Nutritional education is a recent, mandatory inclusion within the quality standards framework for the Holiday Activities and Food (HAF) programme in England; funded by the Department for Education (DfE). Whilst research has been conducted regarding nutritional education in other contexts, such as schools and community organisations, to the authors’ knowledge, no published research has yet explored nutritional education within HAF. The current study therefore aimed to explore the implementation, delivery, and perceived facilitators, barriers and impacts of nutritional education across a number of Local Authorities delivering HAF in England. Purposive sampling (n = 11) was used to recruit HAF leads involved in nutritional education, to participate in semi-structured interviews. Thematic analysis showed that nutritional education is currently delivered through a variety of modes including face-to-face, online, and take-home methods, all of which require a range of considerations in terms of implementation, delivery, and associated impacts, with some holiday clubs offering no nutritional education. According to participating HAF leads, nutritional education was used as a mechanism to enhance children’s and parents’ cooking confidence and competence, to improve dietary intake, and to increase understanding of issues such as food sustainability, environmental impacts, and food provenance. Although there are many examples of innovative practice, the findings suggested that COVID guidelines proved challenging for providers to include nutritional education within HAF delivery during 2021. Further, whilst the quality standards framework for nutritional education provides flexibility in terms of implementation and delivery, specific guidance, and monitoring of provision is required to ensure quality assurance and consistency across the HAF programme.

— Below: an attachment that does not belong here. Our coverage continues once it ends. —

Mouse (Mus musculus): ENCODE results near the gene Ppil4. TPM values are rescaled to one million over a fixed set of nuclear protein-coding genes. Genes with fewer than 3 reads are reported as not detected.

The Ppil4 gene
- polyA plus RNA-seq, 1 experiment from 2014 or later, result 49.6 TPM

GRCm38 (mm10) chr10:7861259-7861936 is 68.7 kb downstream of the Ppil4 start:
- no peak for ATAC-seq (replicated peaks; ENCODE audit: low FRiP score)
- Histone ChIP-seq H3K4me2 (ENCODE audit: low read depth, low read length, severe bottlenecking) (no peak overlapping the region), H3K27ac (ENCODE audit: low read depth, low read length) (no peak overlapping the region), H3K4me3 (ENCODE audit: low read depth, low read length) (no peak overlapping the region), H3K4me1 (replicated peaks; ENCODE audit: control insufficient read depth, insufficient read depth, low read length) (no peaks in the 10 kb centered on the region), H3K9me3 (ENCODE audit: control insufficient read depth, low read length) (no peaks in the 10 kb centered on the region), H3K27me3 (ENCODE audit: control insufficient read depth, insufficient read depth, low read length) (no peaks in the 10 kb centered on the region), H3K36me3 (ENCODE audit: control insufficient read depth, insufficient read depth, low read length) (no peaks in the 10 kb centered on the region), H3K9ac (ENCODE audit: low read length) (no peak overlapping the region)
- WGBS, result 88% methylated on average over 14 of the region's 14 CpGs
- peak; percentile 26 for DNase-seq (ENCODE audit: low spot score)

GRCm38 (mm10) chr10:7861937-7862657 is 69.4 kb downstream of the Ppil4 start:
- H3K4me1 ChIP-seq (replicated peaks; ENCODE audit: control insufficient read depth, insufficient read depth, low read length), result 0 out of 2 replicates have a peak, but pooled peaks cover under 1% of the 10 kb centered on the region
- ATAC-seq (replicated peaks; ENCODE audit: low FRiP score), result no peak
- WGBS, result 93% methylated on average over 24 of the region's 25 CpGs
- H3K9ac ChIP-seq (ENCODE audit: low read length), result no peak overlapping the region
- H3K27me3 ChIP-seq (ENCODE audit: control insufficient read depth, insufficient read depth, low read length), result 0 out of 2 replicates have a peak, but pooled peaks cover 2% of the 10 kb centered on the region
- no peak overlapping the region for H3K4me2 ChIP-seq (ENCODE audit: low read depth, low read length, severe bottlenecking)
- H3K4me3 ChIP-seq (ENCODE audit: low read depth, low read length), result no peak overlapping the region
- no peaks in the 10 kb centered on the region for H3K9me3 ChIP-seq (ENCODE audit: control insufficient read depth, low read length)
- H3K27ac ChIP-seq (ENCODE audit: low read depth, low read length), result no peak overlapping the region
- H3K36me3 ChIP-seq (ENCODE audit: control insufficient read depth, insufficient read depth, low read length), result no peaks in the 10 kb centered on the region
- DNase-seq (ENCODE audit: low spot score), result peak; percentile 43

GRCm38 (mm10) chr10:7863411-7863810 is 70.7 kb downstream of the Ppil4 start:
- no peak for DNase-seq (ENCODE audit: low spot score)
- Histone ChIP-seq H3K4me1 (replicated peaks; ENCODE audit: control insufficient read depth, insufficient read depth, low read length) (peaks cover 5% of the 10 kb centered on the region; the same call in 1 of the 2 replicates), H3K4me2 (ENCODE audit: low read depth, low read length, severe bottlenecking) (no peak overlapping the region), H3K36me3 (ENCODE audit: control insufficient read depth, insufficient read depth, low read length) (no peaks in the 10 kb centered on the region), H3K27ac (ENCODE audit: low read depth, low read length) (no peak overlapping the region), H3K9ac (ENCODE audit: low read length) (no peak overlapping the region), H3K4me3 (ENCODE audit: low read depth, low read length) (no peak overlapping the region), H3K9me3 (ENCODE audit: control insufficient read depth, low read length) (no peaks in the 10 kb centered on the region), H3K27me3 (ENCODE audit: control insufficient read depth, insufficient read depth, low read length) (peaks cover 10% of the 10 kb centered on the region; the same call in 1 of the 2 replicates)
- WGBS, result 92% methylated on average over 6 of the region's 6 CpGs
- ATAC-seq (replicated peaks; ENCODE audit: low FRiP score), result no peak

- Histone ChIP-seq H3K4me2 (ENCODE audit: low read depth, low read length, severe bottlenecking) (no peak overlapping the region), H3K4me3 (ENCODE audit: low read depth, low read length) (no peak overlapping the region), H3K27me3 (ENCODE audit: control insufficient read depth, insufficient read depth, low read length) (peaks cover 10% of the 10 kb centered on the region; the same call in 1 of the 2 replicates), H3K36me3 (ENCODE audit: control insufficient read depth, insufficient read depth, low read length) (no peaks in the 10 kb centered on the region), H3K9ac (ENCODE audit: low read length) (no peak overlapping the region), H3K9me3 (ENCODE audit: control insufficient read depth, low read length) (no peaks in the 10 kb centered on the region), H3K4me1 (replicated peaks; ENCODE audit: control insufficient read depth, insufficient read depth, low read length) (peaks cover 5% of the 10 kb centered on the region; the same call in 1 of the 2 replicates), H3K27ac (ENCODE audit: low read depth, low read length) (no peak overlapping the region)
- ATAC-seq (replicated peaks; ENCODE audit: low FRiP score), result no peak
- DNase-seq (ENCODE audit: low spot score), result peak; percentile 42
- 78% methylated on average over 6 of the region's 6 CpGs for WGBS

|Number of pages||18|
|Journal||International Journal of Environmental Research and Public Health|
|Publication status||Published - 19 Feb 2022|